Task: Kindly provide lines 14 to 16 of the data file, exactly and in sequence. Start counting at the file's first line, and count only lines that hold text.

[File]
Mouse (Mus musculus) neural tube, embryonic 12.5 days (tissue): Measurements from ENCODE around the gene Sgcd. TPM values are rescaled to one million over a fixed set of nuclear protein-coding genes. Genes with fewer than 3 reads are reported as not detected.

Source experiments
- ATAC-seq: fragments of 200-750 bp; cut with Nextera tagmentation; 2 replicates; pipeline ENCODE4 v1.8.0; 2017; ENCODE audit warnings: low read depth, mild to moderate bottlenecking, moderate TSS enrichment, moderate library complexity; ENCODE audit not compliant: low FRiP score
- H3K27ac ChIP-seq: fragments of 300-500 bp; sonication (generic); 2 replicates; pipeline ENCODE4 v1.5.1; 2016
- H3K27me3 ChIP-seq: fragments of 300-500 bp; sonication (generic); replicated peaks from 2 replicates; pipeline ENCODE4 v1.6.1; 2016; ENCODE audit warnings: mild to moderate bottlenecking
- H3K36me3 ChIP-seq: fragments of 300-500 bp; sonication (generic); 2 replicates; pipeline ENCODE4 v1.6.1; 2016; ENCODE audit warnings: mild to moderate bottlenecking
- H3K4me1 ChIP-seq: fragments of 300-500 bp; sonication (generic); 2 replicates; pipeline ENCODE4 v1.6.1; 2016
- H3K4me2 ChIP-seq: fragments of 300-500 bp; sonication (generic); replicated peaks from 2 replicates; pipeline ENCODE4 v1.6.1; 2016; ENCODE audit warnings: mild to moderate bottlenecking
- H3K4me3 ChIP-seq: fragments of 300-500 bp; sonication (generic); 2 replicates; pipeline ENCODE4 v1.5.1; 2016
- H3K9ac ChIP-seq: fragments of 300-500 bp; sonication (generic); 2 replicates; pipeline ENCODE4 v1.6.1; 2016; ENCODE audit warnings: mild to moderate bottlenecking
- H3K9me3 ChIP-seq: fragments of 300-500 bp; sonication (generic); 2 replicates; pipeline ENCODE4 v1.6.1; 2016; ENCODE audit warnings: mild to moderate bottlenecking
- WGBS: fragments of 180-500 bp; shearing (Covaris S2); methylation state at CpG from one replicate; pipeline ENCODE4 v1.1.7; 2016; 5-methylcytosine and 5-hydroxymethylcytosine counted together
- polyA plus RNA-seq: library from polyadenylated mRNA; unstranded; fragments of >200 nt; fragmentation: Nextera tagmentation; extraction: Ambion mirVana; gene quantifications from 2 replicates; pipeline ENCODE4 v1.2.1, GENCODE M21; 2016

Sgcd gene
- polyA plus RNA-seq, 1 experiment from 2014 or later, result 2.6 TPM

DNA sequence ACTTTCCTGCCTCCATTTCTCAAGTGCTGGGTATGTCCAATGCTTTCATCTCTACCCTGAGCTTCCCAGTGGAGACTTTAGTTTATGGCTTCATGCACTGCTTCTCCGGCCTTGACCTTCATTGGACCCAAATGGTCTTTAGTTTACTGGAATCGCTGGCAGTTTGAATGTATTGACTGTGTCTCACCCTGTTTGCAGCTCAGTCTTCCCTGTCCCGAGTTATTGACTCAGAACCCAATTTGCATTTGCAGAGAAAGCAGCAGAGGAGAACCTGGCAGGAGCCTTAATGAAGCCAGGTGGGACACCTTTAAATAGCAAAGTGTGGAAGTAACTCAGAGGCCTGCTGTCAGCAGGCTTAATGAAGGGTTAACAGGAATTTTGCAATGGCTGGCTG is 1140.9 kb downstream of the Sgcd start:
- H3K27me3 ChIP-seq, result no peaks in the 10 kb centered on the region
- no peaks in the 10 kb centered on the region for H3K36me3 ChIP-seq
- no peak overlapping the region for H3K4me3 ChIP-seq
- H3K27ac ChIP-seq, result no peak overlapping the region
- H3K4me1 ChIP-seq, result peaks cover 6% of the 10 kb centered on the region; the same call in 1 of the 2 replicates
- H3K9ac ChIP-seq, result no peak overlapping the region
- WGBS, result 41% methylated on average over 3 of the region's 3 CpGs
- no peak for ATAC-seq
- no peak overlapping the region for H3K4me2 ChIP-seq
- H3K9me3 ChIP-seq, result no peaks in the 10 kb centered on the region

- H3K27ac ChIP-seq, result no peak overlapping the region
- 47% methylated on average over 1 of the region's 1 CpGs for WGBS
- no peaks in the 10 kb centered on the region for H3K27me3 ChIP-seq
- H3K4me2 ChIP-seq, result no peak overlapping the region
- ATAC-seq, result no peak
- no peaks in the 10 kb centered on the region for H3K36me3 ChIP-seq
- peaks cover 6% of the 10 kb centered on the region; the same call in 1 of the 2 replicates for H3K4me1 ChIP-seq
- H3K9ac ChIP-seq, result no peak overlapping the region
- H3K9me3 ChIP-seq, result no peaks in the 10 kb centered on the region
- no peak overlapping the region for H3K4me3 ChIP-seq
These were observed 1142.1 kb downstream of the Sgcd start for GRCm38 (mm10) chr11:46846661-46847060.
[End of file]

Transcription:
Sgcd gene
- polyA plus RNA-seq, 1 experiment from 2014 or later, result 2.6 TPM

DNA sequence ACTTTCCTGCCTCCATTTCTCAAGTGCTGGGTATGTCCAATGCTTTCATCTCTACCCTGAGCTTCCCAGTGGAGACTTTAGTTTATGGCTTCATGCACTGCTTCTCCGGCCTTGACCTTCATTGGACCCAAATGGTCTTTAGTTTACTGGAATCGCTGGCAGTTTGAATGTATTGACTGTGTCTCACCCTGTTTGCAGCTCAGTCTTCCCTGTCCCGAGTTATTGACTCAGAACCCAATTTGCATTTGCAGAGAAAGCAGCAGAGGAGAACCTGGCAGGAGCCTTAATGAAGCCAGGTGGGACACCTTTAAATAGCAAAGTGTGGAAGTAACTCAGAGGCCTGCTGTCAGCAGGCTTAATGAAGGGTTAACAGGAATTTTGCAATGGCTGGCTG is 1140.9 kb downstream of the Sgcd start: